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Behav Brain Res. 2016 May 1;304:102-10. doi: 10.1016/j.bbr.2016.02.017. Epub 2016 Feb 12.

The novel adaptive rotating beam test unmasks sensorimotor impairments in a transgenic mouse model of Parkinson's disease.

Author information

1
Institute of Pharmacology, Pharmacy and Toxicology, Department of Veterinary Medicine, Leipzig University, An den Tierkliniken 15, 04103 Leipzig, Germany. Electronic address: julia.gerstenberger@vetmed.uni-leipzig.de.
2
Institute of Pharmacology, Pharmacy and Toxicology, Department of Veterinary Medicine, Leipzig University, An den Tierkliniken 15, 04103 Leipzig, Germany. Electronic address: anne.bauer@vetmed.uni-leipzig.de.
3
Institute of Pharmacology, Pharmacy and Toxicology, Department of Veterinary Medicine, Leipzig University, An den Tierkliniken 15, 04103 Leipzig, Germany. Electronic address: christin.helmschrodt@uni-leipzig.de.
4
Institute of Pharmacology, Pharmacy and Toxicology, Department of Veterinary Medicine, Leipzig University, An den Tierkliniken 15, 04103 Leipzig, Germany. Electronic address: angelika.richter@vetmed.uni-leipzig.de.
5
Institute of Pharmacology, Pharmacy and Toxicology, Department of Veterinary Medicine, Leipzig University, An den Tierkliniken 15, 04103 Leipzig, Germany. Electronic address: franziska.richter@vmf.uni-leipzig.de.

Abstract

Development of disease modifying therapeutics for Parkinson's disease (PD), the second most common neurodegenerative disorder, relies on availability of animal models which recapitulate the disease hallmarks. Only few transgenic mouse models, which mimic overexpression of alpha-synuclein, show dopamine loss, behavioral impairments and protein aggregation. Mice overexpressing human wildtype alpha-synuclein under the Thy-1 promotor (Thy1-aSyn) replicate these features. However, female mice do not exhibit a phenotype. This was attributed to a potentially lower transgene expression located on the X chromosome. Here we support that female mice overexpress human wildtype alpha-synuclein only about 1.5 fold in the substantia nigra, compared to about 3 fold in male mice. Since female Thy1-aSyn mice were shown previously to exhibit differences in corticostriatal communication and synaptic plasticity similar to their male counterparts we hypothesized that female mice use compensatory mechanisms and strategies to not show overt motor deficits despite an underlying endophenotype. In order to unmask these deficits we translated recent findings in PD patients that sensory abnormalities can enhance motor dysfunction into a novel behavioral test, the adaptive rotating beam test. We found that under changing sensory input female Thy1-aSyn mice showed an overt phenotype. Our data supports that the integration of sensorimotor information is likely a major contributor to symptoms of movement disorders and that even low levels of overexpression of human wildtype alpha-synuclein has the potential to disrupt processing of these information. The here described adaptive rotating beam test represents a sensitive behavioral test to detect moderate sensorimotor alterations in mouse models.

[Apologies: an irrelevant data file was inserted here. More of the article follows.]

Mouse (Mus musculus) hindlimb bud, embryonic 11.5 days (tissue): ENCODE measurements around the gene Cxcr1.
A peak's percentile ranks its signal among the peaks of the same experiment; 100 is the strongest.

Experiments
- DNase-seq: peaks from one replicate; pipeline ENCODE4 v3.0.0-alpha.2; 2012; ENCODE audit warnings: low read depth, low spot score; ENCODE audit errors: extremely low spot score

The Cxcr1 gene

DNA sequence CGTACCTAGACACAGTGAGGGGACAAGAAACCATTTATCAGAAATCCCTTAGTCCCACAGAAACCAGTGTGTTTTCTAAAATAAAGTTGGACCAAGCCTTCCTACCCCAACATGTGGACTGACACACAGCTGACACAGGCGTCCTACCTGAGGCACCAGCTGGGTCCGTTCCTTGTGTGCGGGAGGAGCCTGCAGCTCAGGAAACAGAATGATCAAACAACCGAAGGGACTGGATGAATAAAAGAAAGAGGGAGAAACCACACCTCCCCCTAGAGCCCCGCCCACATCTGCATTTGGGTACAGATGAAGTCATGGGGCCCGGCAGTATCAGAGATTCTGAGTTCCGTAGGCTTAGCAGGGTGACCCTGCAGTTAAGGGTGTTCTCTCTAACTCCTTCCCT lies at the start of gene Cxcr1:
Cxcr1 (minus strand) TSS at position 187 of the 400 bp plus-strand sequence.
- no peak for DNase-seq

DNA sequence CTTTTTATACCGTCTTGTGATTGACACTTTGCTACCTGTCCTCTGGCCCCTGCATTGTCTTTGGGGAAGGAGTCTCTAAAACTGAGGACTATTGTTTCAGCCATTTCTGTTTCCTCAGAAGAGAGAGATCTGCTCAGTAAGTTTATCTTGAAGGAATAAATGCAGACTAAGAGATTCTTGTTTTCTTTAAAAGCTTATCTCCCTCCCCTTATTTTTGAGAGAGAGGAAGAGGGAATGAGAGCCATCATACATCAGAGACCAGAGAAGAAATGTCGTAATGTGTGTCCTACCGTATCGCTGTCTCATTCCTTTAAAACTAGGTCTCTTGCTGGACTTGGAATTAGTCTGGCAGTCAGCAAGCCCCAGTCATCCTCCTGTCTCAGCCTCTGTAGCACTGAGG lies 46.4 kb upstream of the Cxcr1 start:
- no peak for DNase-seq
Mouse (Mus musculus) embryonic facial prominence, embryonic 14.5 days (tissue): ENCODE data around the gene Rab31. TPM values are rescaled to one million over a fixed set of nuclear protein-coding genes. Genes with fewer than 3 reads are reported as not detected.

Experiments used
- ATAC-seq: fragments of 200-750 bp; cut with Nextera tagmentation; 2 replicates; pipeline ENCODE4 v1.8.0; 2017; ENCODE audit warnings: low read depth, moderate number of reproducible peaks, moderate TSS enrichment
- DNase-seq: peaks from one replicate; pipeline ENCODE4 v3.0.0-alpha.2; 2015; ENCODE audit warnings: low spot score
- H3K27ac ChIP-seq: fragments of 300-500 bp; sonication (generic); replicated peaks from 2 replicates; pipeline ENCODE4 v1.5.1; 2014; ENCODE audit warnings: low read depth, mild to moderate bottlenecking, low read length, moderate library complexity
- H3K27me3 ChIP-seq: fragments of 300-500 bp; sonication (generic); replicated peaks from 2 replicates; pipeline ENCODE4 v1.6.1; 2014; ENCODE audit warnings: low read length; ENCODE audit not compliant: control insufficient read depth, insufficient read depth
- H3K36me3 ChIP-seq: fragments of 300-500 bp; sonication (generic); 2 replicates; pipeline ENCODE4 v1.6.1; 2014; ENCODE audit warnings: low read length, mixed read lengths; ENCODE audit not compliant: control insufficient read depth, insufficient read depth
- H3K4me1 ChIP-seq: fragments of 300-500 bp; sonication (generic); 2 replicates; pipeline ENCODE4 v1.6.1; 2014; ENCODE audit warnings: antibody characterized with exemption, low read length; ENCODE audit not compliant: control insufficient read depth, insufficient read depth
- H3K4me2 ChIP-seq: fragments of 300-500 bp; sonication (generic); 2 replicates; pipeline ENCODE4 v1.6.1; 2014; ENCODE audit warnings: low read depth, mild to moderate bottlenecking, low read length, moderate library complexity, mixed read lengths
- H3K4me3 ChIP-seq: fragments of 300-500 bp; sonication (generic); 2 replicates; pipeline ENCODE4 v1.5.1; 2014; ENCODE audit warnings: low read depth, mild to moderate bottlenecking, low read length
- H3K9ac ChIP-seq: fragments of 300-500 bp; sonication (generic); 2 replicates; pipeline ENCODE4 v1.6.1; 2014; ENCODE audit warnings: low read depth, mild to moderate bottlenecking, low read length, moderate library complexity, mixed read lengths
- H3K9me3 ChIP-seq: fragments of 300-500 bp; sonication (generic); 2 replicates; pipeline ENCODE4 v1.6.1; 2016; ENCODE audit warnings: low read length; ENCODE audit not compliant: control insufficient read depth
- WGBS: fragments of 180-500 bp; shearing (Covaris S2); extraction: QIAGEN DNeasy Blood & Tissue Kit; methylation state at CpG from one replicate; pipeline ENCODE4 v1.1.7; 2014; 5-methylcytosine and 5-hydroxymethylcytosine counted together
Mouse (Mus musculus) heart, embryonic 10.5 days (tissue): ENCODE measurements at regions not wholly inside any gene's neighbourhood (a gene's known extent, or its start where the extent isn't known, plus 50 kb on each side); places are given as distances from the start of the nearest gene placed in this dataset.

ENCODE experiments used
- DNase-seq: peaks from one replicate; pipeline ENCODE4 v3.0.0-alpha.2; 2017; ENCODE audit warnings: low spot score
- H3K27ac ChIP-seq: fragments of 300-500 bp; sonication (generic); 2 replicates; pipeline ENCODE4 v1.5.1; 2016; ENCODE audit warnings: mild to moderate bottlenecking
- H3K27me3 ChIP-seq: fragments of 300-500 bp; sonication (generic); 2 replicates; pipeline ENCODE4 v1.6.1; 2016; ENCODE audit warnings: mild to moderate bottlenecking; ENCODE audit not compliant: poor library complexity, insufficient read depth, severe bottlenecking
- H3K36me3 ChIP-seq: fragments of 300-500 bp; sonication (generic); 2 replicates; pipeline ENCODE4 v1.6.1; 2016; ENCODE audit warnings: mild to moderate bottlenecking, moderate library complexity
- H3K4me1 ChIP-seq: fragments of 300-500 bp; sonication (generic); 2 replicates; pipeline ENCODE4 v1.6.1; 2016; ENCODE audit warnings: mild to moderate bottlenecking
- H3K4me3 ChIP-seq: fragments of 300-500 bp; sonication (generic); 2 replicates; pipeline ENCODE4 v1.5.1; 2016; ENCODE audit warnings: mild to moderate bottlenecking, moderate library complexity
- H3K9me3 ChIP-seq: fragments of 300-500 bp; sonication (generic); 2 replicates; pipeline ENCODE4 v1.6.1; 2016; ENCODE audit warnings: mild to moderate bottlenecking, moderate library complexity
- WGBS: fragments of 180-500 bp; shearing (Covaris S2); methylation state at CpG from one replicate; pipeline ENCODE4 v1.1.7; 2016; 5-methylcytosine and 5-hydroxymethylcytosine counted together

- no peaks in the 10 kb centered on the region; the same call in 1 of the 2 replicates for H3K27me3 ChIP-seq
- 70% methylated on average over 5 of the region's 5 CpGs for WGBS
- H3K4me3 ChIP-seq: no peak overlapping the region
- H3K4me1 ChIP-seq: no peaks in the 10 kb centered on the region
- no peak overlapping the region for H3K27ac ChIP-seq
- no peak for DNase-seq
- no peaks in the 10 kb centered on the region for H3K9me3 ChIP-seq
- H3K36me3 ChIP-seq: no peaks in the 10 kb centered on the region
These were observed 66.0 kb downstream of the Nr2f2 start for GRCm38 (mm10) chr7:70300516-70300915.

KEYWORDS:

Alpha-synuclein; Parkinson’s disease; Phenotype; Sensorimotor impairments; Transgenic mice

PMID:
26880341
DOI:
10.1016/j.bbr.2016.02.017
[Indexed for MEDLINE]

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